I once read a study on panic attacks. By applying a brief standardized therapy of a psychodynamic type, Barbara Milrod, an American psychoanalyst, managed to reduce the panic her patients suffered by fifty per cent within three or four months. But how can one quantify a phenomenon of this kind? If, in order to produce clear and univocal indicators, we commit violence against the nature of the object we are dealing with, then we fail to capture the living reality we’re working.
Paola Ronchetti: I would like to pose a question: who are we? Many years ago, Ossicini gave this reply to us psychologists: “you are res nullius, nothing, because no law recognizes you”, and still today we are speaking of laws. At that time we confused the stimulus to search for an identity with the need to define ourselves in a role with specific tasks, choosing a standardization which would guarantee us professional survival. After twenty years of conferences on “the role of the psychologist”, we haven’t actually made a lot of progress. We’re now bored with our obsessive distinctions, unable to give any value to the differences of interpretation of our roles. Now the State is telling us “you are a part of a corporation”. In this way our belonging to something becomes a limit or a trap. But this kind of belonging is also necessary in order to stimulate us once more towards searching for a more authentic identity and thus to be able to “dis-belong”, instead of having a process or itinerary already mapped out that crushes any critical or innovative spirit. We should take upon ourselves in first person the responsibility of the choice of a “profession”, as Landoni says, and recognize our duties and honors.
Contardi: [turning to Focchi] I would like to briefly examine the problem of the passe, an issue that Lacan proposed with respect to the enrolment of analysts in his institution. A certain modality in the IPA required applicants to go through a whole series of tests and exams before becoming registered as analysts. Lacan instead invented a device that he called the passe, which involved giving testimony about the moment in which the applicant first had the desire to become an analyst, in other words about how he had come to manifest this desire in his analytical progress. This could be valid for registering him as an analyst in the institution… Someone who, during the course of his analysis, was on the verge of authorizing himself as an analyst, decided to talk about this passage to two persons who were still in analysis and whom he presumed would be able to listen…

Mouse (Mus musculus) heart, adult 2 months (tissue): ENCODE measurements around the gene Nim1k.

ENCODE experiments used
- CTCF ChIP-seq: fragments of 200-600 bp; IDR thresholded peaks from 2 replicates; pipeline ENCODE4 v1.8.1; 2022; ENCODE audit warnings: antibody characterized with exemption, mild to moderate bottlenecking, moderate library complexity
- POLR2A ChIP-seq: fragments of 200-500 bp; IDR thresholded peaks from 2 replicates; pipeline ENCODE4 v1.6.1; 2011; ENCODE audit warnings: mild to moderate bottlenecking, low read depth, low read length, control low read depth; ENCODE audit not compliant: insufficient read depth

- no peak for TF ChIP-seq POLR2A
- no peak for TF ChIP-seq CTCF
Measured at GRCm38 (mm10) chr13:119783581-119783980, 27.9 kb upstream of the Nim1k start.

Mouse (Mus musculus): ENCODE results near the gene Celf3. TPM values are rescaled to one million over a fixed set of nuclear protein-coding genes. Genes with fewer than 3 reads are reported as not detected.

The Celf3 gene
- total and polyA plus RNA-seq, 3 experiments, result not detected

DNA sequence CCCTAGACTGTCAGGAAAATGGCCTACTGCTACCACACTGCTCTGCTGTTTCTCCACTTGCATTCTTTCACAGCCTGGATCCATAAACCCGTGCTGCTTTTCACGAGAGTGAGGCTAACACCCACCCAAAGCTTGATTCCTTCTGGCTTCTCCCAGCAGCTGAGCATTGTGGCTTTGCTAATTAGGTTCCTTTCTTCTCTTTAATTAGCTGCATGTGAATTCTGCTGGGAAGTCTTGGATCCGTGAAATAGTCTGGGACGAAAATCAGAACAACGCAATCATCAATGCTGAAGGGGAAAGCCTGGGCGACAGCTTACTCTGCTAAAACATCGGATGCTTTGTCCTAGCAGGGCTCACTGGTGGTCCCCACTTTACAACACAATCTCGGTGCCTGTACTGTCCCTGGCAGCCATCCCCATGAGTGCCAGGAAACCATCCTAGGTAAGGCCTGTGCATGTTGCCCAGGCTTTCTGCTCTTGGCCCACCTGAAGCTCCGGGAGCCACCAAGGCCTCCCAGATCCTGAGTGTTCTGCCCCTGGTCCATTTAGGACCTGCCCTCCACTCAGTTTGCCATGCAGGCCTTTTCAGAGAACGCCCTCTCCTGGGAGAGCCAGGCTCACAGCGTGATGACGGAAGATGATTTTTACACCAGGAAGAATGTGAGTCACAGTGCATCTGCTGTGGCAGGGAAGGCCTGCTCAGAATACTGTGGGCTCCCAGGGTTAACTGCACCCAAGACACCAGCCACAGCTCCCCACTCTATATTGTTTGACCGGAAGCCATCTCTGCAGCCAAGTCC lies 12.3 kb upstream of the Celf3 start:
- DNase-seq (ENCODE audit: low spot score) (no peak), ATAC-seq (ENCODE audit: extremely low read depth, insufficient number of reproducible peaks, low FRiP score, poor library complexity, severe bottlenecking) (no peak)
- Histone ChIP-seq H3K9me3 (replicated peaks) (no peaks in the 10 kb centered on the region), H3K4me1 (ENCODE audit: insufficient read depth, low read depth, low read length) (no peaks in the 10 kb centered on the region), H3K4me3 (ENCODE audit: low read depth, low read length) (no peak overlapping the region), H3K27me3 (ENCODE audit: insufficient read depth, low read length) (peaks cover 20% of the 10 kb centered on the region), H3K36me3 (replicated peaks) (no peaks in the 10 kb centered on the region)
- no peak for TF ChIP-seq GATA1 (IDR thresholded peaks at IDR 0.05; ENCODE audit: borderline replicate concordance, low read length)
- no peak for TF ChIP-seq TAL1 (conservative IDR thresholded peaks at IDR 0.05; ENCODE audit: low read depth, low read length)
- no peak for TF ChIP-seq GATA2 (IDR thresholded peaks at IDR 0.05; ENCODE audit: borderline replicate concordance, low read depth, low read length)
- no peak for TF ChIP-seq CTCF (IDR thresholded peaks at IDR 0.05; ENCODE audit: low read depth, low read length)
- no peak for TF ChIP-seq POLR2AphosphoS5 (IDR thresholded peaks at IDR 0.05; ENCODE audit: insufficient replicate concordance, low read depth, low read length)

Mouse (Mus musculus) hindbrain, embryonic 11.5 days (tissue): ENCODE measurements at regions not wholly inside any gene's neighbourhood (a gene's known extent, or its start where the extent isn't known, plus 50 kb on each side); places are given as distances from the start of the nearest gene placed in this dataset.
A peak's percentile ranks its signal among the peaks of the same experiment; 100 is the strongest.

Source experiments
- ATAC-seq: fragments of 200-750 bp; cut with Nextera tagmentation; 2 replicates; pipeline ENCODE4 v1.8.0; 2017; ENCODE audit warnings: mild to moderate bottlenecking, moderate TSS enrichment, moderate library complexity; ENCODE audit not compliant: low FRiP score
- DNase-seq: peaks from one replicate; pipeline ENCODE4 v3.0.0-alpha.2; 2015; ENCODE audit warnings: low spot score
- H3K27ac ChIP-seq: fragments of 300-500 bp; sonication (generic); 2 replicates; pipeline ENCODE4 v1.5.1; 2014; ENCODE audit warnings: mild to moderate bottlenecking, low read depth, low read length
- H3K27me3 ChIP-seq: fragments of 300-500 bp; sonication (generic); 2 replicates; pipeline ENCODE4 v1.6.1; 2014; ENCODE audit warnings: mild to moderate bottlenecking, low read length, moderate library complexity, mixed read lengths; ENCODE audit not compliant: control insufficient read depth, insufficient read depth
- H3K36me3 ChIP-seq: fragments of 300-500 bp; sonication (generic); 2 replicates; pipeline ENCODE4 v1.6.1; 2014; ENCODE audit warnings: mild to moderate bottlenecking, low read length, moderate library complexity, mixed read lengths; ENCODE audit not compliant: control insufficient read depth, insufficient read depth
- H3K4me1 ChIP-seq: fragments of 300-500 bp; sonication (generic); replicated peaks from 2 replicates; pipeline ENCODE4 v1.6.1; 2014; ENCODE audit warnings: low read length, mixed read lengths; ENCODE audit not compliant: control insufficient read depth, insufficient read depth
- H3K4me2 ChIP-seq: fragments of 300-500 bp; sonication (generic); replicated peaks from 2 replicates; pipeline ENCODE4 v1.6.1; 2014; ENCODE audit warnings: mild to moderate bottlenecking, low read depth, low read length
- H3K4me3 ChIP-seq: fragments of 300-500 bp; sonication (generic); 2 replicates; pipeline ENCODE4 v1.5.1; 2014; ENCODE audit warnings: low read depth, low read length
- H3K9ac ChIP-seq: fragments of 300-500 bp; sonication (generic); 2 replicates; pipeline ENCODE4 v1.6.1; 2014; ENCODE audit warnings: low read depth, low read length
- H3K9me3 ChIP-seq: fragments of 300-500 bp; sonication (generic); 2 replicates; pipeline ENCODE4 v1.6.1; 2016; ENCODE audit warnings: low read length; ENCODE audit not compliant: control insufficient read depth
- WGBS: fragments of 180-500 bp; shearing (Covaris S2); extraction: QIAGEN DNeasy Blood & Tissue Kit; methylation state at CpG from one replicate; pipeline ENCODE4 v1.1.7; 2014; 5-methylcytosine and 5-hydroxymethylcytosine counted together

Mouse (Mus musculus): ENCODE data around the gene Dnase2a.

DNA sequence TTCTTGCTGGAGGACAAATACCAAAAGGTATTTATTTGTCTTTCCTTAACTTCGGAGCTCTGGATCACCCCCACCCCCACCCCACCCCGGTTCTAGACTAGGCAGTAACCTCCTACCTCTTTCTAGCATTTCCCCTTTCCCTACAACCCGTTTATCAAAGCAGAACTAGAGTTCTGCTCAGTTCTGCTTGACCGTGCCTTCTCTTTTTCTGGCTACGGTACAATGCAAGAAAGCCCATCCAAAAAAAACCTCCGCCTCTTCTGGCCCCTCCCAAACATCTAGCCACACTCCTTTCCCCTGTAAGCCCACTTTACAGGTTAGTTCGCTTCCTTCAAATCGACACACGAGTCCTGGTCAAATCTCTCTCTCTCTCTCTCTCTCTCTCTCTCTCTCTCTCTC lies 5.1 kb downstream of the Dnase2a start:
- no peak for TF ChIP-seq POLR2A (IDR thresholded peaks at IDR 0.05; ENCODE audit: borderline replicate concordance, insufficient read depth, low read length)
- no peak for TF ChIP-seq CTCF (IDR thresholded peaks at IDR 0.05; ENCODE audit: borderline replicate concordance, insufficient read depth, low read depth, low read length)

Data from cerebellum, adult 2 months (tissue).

Focchi: To two peers, because it is a testimony to two persons who are in the same process.
Contardi: …They then went on to testify to a jury of analysts, which listened and decided if it was appropriate to accept him, which means they listened to the effects of the passage. And yet, in the end, even this device only turned out to be-and Lacan decreed its failure-another way in which the institution enrolled analysts, and this is why a whole series of institutional perversions got underway, in which the only desire involved was the wish to be enrolled in order to be recognized as an analyst.
I nevertheless still consider the question posed regarding the passe as being very important, since becoming an analyst is a question which only concerns the personal analysis of one person. For this reason it has always seemed correct to me that an institution’s decision about whether someone is an analyst or not, by enrolling him in its register, should involve the question of how this passage took place, and not theoretical or other issues, or the discussion of clinical cases. I continue to think of the passe as correct in this sense. The problem is how to insert it into the institution.